Reynolds feeling strong despite heavier workload

Reynolds feeling strong despite heavier workload

PHOENIX -- Still with a game left to be played in April on Tuesday, D-backs reliever Matt Reynolds has already eclipsed his career-high innings pitched in a single calendar month, tossing 12 2/3 frames over 12 outings this month.

Even with the heavy workload, Reynolds, who has yet to allow a run in 2013 and is riding a 15-inning scoreless streak dating back to last year, said his arm is feeling as strong as ever.

"It feels good," he said. "I prepared for this in the offseason and built my arm strength up for it. Then kind of once the season starts, you do your maintenance on it."

That maintenance is a workout regimen the 28-year-old has developed and tinkered with throughout his career until he felt he had it just right. The type of daily activities he performs includes running, lifting and shoulder strengthening exercises.

"It's become something I've gotten more strict about doing over the years," he said. "I feel like it works and I trust it. It has gotten to the point where I wouldn't be doing anything else anymore."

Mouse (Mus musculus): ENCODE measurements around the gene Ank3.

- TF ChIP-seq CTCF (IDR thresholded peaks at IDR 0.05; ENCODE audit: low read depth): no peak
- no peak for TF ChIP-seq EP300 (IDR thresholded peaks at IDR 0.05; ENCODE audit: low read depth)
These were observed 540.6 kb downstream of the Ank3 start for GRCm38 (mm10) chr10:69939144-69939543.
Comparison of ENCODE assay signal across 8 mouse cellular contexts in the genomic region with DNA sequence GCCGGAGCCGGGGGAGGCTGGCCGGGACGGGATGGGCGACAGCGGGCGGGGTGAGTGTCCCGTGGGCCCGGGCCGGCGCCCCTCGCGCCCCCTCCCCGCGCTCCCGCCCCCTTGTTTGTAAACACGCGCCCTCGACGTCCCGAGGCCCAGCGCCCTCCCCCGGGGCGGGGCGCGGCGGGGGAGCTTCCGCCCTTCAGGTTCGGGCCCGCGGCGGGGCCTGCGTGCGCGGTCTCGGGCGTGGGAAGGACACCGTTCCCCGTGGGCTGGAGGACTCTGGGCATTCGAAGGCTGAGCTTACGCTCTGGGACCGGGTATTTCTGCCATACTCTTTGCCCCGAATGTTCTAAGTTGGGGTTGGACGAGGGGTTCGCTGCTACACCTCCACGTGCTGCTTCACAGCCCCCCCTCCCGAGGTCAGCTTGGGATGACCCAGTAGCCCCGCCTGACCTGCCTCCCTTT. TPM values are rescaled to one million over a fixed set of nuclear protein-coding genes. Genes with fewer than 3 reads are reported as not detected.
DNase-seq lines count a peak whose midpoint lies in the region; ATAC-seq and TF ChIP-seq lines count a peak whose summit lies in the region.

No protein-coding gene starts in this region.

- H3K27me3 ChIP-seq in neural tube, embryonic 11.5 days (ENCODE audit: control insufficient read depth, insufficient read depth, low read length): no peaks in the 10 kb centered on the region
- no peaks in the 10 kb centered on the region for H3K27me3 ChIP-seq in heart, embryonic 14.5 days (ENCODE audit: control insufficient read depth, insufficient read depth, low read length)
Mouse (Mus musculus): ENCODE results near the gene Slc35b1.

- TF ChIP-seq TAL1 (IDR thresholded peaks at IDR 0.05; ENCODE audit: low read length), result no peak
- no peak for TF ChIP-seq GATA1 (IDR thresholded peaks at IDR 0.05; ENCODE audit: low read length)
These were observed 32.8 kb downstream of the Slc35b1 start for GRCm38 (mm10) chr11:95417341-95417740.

The results are hard to argue with. The left-hander has walked just one batter this season and is averaging just 12.20 pitches per inning, down from 17.06 from last year. That efficiency has let D-backs manager Kirk Gibson go to Reynolds more often and for a longer duration so far in 2013.

Reynolds pitched two innings or more just three times over his first three seasons in the Majors, all with the Rockies, a feat he's already accomplished twice this year after being acquired in the winter by the D-backs in a trade for Ryan Wheeler.

While Reynolds' success has been a revelation for Arizona thus far, count D-backs closer J.J. Putz as someone who isn't surprised by the southpaw's stats.

"He was impressive when he was on the other side," Putz said. "He throws strikes, he's aggressive, he throws all his pitches for strikes and he's on a pretty good roll right now."

Tyler Emerick is an associate reporter for This story was not subject to the approval of Major League Baseball or its clubs.